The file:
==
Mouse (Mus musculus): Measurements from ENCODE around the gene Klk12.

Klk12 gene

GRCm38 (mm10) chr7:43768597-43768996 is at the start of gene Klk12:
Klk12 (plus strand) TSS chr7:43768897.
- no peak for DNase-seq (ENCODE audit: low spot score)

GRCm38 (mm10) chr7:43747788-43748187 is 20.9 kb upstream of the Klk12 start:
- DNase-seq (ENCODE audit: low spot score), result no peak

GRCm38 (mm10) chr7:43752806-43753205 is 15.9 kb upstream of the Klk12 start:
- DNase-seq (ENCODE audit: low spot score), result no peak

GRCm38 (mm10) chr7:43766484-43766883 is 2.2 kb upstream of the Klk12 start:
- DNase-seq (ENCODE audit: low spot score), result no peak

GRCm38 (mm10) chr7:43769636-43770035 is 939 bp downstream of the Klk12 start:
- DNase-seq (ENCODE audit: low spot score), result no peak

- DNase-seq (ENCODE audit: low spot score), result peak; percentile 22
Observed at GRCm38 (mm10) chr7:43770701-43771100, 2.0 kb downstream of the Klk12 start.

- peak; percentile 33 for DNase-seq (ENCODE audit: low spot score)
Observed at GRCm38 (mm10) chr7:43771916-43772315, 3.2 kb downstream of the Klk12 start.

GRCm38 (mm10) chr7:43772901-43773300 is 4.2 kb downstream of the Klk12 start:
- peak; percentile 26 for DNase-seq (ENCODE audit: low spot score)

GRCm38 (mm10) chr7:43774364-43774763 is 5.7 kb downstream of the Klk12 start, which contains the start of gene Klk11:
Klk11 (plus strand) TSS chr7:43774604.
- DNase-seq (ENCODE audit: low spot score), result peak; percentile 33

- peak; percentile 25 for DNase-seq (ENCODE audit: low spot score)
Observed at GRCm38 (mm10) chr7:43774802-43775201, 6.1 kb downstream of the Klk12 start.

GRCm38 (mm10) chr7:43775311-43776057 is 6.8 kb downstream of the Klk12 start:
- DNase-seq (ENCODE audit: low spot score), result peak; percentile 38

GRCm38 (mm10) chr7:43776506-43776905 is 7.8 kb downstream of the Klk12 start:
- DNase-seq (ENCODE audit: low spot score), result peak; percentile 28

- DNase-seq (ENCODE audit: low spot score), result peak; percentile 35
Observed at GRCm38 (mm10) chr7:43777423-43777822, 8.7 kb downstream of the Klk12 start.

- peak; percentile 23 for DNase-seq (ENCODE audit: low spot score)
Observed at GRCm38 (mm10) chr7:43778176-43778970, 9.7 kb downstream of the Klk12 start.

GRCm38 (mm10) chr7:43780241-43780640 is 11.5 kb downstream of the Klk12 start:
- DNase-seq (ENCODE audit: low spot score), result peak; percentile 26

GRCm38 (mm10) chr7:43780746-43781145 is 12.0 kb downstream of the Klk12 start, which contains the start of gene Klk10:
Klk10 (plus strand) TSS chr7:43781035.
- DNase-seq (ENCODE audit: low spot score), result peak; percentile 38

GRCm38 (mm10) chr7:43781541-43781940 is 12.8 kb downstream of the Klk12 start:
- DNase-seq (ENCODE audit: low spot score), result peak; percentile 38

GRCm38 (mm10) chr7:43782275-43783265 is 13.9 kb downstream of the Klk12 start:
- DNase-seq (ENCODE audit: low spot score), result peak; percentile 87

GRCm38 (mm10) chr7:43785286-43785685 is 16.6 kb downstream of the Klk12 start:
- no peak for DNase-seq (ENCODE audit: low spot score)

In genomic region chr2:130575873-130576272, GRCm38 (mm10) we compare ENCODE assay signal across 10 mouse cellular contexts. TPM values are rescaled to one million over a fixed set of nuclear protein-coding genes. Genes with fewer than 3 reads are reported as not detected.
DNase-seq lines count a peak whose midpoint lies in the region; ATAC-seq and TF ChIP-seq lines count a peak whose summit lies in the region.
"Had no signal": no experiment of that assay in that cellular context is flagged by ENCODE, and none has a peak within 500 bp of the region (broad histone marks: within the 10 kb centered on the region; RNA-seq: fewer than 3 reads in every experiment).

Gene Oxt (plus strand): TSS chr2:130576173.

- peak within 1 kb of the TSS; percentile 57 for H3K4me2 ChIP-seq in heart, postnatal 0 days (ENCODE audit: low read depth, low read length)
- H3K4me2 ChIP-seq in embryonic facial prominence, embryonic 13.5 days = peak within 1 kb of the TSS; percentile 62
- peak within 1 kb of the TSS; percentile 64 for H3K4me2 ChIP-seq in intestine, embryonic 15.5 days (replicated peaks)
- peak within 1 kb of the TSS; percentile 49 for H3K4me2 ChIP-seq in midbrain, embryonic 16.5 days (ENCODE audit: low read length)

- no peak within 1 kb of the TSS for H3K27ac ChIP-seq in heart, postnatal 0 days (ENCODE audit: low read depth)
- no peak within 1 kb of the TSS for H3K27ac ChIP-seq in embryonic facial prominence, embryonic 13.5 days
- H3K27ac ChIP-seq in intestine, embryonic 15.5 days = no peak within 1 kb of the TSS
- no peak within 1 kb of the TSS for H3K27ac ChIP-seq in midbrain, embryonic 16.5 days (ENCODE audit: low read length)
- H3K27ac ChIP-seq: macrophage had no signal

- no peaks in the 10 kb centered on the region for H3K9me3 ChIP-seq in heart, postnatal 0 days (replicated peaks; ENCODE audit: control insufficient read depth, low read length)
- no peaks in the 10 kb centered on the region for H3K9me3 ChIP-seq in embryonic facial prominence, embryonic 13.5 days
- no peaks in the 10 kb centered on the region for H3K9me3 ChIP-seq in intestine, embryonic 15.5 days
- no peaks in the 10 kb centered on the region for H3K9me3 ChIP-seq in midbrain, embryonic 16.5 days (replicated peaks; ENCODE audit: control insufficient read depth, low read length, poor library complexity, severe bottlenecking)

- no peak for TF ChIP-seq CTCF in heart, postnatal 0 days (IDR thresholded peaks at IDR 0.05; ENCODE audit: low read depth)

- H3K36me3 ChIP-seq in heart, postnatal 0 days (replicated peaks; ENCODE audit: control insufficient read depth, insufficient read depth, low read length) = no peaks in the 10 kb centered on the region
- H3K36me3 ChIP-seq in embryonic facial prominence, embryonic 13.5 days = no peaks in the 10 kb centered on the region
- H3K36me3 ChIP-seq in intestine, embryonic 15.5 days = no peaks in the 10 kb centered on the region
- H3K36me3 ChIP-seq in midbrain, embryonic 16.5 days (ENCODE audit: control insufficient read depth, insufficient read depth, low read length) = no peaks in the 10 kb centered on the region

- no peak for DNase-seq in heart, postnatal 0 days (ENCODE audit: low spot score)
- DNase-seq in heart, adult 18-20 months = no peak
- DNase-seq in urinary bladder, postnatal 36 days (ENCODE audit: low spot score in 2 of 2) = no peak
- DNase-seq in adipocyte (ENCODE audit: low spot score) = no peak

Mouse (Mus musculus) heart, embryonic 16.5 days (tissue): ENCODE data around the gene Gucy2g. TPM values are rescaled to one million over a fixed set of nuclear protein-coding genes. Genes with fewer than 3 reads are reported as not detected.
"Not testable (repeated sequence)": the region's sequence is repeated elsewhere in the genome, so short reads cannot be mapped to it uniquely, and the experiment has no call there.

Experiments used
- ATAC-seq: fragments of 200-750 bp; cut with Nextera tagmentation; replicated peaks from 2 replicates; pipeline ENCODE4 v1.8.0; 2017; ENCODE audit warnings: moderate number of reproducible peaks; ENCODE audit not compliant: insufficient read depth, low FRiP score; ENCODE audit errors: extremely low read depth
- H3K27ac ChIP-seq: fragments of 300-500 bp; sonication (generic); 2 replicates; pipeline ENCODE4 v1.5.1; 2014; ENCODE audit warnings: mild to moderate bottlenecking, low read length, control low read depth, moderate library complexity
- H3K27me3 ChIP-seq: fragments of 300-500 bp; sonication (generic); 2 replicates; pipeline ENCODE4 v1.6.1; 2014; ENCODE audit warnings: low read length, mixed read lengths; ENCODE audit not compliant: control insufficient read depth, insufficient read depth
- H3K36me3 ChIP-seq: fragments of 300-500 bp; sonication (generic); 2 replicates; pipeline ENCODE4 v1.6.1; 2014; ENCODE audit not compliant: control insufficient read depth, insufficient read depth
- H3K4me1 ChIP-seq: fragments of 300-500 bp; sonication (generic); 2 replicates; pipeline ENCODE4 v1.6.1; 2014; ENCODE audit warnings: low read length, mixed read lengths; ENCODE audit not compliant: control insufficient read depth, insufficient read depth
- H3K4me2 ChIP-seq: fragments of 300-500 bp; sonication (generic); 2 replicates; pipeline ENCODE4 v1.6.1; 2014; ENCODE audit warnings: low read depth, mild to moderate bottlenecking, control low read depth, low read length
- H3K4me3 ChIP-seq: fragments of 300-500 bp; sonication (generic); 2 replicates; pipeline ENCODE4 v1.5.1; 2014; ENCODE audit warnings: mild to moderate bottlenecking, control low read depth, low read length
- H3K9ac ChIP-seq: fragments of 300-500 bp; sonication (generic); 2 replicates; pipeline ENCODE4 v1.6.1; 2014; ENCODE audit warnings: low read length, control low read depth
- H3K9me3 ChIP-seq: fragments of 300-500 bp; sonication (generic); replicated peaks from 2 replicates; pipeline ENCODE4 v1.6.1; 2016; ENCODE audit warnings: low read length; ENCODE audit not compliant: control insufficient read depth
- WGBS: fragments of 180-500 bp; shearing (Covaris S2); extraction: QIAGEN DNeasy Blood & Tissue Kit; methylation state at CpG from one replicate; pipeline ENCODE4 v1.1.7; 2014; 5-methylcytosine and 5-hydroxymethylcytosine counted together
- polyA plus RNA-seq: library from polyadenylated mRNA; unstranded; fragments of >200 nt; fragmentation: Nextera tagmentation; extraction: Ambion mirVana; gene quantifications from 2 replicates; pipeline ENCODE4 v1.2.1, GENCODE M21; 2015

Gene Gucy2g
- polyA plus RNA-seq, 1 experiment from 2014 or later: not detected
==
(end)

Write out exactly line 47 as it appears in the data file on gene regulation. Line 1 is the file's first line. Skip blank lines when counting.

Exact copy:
Gene Oxt (plus strand): TSS chr2:130576173.